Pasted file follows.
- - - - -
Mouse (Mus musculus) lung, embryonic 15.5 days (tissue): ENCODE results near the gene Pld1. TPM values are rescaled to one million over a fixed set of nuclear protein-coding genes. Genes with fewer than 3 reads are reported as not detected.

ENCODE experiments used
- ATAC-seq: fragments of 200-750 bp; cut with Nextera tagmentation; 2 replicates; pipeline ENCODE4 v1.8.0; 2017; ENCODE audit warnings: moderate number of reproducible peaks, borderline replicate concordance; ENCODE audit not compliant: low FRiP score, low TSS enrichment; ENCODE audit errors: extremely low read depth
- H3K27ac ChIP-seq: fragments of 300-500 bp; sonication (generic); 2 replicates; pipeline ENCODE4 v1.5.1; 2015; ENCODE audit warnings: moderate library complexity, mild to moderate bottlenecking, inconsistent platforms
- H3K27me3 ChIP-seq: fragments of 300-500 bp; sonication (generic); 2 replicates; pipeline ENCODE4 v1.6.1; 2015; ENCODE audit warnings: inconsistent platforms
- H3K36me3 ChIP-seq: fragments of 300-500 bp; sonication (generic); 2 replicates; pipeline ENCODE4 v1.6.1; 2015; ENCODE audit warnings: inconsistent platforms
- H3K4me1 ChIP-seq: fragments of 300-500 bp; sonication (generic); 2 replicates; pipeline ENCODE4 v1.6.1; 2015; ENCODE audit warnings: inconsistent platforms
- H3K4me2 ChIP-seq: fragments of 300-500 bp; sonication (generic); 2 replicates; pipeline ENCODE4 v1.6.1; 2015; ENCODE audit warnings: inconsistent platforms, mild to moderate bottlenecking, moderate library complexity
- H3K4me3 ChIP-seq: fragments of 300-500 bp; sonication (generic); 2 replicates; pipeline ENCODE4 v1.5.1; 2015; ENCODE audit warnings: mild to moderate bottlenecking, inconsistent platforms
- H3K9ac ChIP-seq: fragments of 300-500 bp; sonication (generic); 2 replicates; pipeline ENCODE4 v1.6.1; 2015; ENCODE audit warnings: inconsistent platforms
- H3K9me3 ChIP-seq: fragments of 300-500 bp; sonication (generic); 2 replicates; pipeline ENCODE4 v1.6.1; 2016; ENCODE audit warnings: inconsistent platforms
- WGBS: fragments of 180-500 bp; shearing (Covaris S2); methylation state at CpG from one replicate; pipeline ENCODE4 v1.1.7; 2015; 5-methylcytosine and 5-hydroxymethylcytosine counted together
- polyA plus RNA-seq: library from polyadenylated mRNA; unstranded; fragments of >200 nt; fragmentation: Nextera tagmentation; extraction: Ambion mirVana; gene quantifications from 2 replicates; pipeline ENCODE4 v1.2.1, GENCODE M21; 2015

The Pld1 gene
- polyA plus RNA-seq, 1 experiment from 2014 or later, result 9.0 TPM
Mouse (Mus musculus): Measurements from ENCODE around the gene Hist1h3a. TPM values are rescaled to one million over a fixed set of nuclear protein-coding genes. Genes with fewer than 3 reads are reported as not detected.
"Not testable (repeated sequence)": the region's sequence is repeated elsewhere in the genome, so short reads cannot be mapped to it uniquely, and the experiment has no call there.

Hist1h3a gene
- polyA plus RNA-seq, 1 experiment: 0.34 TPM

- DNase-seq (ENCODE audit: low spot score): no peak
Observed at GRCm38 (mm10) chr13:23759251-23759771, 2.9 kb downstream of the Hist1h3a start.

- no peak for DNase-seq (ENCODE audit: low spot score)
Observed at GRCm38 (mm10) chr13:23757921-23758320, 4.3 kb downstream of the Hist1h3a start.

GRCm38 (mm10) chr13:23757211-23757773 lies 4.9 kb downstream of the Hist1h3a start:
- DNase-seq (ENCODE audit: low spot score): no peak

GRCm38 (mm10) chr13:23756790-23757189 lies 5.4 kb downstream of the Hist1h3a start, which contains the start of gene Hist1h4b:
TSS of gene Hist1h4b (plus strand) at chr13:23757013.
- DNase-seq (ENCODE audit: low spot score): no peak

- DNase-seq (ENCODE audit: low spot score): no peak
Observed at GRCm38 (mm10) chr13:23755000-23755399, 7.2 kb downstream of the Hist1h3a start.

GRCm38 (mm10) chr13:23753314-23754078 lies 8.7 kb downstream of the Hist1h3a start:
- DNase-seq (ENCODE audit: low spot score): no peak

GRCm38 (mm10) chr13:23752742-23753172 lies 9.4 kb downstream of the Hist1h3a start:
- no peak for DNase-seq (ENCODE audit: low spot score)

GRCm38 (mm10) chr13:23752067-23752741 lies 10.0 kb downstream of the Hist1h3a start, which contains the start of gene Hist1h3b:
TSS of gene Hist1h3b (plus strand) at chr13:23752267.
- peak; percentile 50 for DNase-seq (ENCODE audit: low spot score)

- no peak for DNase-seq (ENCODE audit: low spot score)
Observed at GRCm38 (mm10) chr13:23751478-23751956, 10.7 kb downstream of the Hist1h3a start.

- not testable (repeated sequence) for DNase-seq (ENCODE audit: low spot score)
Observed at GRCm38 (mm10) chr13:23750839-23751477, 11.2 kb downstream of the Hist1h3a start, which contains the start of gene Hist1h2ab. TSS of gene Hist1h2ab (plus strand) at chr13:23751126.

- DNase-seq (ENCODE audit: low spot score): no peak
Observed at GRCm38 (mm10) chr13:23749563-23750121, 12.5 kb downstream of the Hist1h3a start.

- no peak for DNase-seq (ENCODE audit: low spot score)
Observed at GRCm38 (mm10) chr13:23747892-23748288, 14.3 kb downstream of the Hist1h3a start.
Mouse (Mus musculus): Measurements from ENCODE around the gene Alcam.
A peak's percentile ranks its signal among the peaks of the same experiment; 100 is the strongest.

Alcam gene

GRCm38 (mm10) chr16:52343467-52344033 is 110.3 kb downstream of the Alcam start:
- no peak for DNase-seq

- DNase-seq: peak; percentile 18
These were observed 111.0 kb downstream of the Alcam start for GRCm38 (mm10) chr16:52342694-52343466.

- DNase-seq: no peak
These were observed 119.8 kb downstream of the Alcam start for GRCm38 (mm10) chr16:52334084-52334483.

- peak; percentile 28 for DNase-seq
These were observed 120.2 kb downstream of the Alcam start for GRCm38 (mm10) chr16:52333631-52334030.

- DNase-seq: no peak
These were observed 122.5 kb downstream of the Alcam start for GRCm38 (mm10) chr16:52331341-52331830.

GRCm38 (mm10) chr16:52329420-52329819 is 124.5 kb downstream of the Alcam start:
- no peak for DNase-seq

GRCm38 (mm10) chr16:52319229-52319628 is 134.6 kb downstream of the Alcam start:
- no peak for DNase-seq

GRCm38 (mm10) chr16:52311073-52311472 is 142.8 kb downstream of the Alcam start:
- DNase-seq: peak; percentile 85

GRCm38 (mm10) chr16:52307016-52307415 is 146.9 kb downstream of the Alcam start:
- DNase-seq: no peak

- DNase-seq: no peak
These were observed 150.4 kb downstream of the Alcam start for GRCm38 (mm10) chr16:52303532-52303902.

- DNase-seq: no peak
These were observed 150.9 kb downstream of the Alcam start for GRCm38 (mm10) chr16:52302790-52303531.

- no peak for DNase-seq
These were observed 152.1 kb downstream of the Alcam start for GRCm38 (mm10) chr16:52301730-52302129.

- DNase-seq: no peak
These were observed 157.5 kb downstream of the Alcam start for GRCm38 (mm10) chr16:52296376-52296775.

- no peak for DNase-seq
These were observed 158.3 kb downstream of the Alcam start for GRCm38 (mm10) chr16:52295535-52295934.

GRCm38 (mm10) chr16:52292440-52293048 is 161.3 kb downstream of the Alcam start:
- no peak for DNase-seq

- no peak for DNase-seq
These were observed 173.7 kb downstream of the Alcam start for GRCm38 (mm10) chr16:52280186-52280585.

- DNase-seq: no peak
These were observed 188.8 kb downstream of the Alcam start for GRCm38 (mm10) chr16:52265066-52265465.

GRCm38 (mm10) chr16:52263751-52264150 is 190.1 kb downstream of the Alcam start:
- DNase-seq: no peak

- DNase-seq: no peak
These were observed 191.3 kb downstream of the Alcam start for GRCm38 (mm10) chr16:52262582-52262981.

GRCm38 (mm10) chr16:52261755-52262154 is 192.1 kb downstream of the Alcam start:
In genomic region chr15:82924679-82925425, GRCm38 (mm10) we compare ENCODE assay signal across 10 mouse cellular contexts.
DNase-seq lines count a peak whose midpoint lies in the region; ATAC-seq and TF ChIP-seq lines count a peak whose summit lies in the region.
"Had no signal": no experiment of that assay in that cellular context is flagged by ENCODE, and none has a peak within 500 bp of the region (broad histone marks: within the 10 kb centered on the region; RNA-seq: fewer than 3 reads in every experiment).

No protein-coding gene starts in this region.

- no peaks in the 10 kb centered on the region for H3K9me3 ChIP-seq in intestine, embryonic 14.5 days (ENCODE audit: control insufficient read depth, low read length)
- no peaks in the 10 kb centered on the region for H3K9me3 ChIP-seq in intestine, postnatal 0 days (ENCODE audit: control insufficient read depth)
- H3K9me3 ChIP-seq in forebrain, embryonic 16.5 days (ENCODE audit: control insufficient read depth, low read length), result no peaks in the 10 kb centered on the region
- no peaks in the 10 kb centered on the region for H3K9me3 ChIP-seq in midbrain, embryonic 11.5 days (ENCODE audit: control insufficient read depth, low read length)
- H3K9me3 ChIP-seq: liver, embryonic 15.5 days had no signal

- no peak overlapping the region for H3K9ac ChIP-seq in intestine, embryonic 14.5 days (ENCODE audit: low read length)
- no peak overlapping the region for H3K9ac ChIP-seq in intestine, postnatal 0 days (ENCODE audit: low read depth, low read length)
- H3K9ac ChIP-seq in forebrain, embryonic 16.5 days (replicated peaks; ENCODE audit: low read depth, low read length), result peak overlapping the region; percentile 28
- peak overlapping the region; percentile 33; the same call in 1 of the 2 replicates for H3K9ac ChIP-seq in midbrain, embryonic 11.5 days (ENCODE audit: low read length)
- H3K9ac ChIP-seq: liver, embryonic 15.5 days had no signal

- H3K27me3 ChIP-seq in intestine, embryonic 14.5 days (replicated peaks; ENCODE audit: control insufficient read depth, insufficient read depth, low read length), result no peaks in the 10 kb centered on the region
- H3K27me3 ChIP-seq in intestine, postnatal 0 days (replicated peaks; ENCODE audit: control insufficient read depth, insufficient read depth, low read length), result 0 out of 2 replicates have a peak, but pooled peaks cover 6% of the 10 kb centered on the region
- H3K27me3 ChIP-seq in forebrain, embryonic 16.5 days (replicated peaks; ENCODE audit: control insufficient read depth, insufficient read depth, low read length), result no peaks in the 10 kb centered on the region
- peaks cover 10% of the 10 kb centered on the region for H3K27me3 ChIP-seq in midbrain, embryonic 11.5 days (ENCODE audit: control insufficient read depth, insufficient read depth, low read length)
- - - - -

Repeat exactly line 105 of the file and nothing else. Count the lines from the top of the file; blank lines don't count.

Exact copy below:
- peaks cover 10% of the 10 kb centered on the region for H3K27me3 ChIP-seq in midbrain, embryonic 11.5 days (ENCODE audit: control insufficient read depth, insufficient read depth, low read length)